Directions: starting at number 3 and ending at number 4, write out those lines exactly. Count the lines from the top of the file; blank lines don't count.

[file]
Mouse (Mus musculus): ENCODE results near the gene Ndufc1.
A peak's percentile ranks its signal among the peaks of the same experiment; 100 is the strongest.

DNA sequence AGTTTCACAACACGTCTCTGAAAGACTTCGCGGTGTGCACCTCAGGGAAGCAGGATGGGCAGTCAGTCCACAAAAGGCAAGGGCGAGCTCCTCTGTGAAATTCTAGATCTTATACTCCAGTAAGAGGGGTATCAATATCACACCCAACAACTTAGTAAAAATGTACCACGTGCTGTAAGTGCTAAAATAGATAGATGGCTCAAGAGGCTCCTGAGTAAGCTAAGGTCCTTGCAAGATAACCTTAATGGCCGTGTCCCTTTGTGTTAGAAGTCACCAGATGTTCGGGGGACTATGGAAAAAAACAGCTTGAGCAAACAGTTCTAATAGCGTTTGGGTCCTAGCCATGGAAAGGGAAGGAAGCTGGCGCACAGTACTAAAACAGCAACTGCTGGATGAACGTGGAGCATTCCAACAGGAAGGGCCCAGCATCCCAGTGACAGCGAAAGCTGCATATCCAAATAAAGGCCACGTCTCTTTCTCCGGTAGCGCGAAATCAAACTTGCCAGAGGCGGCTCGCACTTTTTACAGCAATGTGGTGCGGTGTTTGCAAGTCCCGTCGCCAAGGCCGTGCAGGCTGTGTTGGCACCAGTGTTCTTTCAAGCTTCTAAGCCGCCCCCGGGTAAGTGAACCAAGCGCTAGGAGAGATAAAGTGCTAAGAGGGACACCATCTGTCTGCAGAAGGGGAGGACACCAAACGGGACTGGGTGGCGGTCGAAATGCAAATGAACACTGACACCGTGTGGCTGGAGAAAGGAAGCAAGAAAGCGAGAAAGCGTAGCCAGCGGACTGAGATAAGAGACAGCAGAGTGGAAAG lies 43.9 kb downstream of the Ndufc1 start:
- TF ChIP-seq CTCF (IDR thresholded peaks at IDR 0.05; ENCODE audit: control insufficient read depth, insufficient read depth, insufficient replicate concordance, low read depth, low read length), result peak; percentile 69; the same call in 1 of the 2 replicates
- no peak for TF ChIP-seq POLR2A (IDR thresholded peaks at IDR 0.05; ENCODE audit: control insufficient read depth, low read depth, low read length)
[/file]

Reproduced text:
DNA sequence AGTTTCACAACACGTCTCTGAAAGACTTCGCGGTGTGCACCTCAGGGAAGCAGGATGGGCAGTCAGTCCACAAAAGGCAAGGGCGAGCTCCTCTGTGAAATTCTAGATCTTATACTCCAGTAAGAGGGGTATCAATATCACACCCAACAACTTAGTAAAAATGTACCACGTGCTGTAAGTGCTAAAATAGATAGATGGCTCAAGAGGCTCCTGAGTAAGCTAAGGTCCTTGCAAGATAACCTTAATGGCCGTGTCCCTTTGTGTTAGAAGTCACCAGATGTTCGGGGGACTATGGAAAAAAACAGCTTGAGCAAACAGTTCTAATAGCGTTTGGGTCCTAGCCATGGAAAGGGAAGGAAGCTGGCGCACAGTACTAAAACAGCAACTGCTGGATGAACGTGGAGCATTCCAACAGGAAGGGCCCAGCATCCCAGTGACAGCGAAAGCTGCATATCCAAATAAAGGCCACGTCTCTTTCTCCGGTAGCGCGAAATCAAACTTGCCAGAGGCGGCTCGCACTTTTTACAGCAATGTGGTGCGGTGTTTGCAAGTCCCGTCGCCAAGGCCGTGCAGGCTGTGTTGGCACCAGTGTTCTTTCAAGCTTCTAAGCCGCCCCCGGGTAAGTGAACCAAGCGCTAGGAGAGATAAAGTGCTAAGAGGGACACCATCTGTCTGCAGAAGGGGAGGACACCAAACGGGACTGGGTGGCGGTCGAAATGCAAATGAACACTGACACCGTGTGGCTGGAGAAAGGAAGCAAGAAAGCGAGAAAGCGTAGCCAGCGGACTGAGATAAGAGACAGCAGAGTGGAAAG lies 43.9 kb downstream of the Ndufc1 start:
- TF ChIP-seq CTCF (IDR thresholded peaks at IDR 0.05; ENCODE audit: control insufficient read depth, insufficient read depth, insufficient replicate concordance, low read depth, low read length), result peak; percentile 69; the same call in 1 of the 2 replicates